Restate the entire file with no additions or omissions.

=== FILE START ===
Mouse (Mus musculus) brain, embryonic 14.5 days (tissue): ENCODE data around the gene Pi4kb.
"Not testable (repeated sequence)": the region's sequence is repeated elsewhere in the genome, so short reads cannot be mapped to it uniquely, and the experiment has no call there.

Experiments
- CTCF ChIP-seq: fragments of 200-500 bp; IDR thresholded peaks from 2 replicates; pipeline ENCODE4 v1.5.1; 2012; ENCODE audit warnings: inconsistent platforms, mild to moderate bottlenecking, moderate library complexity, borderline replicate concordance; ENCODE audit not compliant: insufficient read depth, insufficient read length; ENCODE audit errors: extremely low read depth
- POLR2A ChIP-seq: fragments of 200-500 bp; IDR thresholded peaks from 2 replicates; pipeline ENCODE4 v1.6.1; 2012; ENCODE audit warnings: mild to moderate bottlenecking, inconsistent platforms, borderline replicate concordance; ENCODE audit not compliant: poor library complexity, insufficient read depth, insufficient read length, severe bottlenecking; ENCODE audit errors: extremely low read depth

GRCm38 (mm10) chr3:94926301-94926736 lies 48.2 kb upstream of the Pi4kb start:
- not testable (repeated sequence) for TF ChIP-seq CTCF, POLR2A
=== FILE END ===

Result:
Mouse (Mus musculus) brain, embryonic 14.5 days (tissue): ENCODE data around the gene Pi4kb.
"Not testable (repeated sequence)": the region's sequence is repeated elsewhere in the genome, so short reads cannot be mapped to it uniquely, and the experiment has no call there.

Experiments
- CTCF ChIP-seq: fragments of 200-500 bp; IDR thresholded peaks from 2 replicates; pipeline ENCODE4 v1.5.1; 2012; ENCODE audit warnings: inconsistent platforms, mild to moderate bottlenecking, moderate library complexity, borderline replicate concordance; ENCODE audit not compliant: insufficient read depth, insufficient read length; ENCODE audit errors: extremely low read depth
- POLR2A ChIP-seq: fragments of 200-500 bp; IDR thresholded peaks from 2 replicates; pipeline ENCODE4 v1.6.1; 2012; ENCODE audit warnings: mild to moderate bottlenecking, inconsistent platforms, borderline replicate concordance; ENCODE audit not compliant: poor library complexity, insufficient read depth, insufficient read length, severe bottlenecking; ENCODE audit errors: extremely low read depth

GRCm38 (mm10) chr3:94926301-94926736 lies 48.2 kb upstream of the Pi4kb start:
- not testable (repeated sequence) for TF ChIP-seq CTCF, POLR2A